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If you poll a dozen people about their opinion of the Iron Cross you’ll probably get a dozen different answers. That’s hardly surprising given that it was used by the German army throughout the 19th century as well as in both World Wars and was a prominent Nazi symbol together with the swastika.
Yet, the Iron Cross’ status as a “hate symbol” is disputed today with many arguing that it doesn’t deserve the public’s scorn in much the same way as the swastika. There are even clothing companies today that use the Iron Cross as their logo. This puts the symbol’s reputation in a sort of purgatory status – some still look at it with suspicion while for others it is fully rehabilitated.
What Does the Iron Cross Look Like?
The Iron Cross’ appearance is quite recognizable – a standard and symmetrical black cross with four identical arms that are narrow near the center and grow wide toward their ends. The cross also has a white or silver outline. The shape makes the cross suitable for medallions and medals which Is how it was often used.
What Are the Origins of The Iron Cross?
The Iron Cross’ origins don’t originate from the ancient Germanic or Norse mythologies like many of the other symbols we associate with Nazi Germany. Instead, it was first used as a military decoration in the Kingdom of Prussia, i.e., Germany, in the 18th and 19th centuries.
More precisely, the cross was established as a military symbol by King Frederick William III of Prussia on 17 March 1813, well into the 19th century. This was during the height of the Napoleonic Wars and the cross was used as an award for Prussia’s war heroes. The first person to be given the Iron Cross, however, was King Frederick’s late wife, Queen Louise who had passed away in 1810 at the young age of 34.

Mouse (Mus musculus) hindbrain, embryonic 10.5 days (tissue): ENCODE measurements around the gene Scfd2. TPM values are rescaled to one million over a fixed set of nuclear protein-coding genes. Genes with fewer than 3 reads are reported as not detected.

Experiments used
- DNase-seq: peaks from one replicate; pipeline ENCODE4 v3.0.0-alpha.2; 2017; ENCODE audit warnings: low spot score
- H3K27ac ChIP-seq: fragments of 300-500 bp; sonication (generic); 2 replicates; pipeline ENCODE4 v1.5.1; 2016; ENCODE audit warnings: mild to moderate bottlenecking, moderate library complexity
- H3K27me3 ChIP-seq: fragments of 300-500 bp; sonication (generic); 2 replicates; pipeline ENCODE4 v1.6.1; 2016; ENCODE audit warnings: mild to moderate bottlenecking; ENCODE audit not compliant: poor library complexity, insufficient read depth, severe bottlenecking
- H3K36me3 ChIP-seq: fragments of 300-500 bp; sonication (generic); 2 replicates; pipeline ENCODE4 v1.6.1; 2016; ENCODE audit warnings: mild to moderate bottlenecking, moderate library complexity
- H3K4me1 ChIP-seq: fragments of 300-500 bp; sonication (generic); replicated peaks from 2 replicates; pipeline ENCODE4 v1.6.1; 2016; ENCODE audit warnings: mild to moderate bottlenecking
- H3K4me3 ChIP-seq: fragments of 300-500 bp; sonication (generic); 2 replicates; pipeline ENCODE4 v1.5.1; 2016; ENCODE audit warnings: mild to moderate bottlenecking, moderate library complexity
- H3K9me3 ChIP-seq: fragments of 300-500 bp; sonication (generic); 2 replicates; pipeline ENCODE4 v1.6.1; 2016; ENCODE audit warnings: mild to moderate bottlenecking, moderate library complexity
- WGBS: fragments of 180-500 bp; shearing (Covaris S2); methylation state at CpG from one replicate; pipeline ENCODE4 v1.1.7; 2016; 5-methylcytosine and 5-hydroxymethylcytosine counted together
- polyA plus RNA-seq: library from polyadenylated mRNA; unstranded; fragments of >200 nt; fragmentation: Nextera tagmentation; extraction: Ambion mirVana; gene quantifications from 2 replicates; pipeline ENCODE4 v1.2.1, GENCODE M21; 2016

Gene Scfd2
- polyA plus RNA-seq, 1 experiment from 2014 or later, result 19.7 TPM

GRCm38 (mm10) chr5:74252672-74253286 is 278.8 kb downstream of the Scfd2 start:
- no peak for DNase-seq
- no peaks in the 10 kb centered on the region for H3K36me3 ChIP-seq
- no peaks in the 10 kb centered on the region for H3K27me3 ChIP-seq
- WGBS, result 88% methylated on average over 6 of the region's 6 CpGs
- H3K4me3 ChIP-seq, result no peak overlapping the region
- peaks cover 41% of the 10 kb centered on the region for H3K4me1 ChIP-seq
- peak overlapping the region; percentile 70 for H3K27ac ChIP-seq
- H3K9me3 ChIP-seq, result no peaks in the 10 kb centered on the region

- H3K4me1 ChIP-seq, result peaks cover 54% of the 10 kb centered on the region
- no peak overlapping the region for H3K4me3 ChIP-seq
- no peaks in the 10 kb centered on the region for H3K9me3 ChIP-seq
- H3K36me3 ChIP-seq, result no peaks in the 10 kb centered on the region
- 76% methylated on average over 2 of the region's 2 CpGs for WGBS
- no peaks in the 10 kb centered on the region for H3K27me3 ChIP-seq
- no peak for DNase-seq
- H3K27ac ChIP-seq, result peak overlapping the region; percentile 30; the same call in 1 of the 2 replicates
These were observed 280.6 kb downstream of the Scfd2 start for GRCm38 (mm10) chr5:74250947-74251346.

The cross was given to her posthumously as both the king and all of Prussia were still mourning the loss of the queen. She was beloved by everyone during her time and was called The Soul of National Virtue for her many deeds as a ruler, including meeting with the French Emperor Napoleon I and pleading for peace. Even Napoleon himself would remark after her death that the Prussian king has lost his best minister.
If this is how the Iron Cross was first used, does it mean that it wasn’t based on anything else originally?
The Iron Cross is said to be based on the cross pattée symbol, a type of Christian cross, of the knights of the Teutonic Order – a Catholic order founded in the late 12th and 13th centuries in Jerusalem. The cross pattée looked almost exactly like the Iron Cross but without its signature white or silver borders.
After the Napoleonic Wars, the Iron Cross continued to be used in subsequent conflicts during the era of the German Empire (1871 to 1918), the First World War, as well as in Nazi Germany.
The Iron Cross and the Two World Wars
Few things can soil a symbol’s image and reputation as comprehensively as Nazism. The Wehrmacht even used Queen Louise as propaganda by establishing the Queen Louise League in the 1920s and portraying the late queen as the ideal German woman.
The First World War didn’t have that much of a disastrous effect on the cross’ reputation as it was used in the same manner as before – as a military symbol for medals and other awards.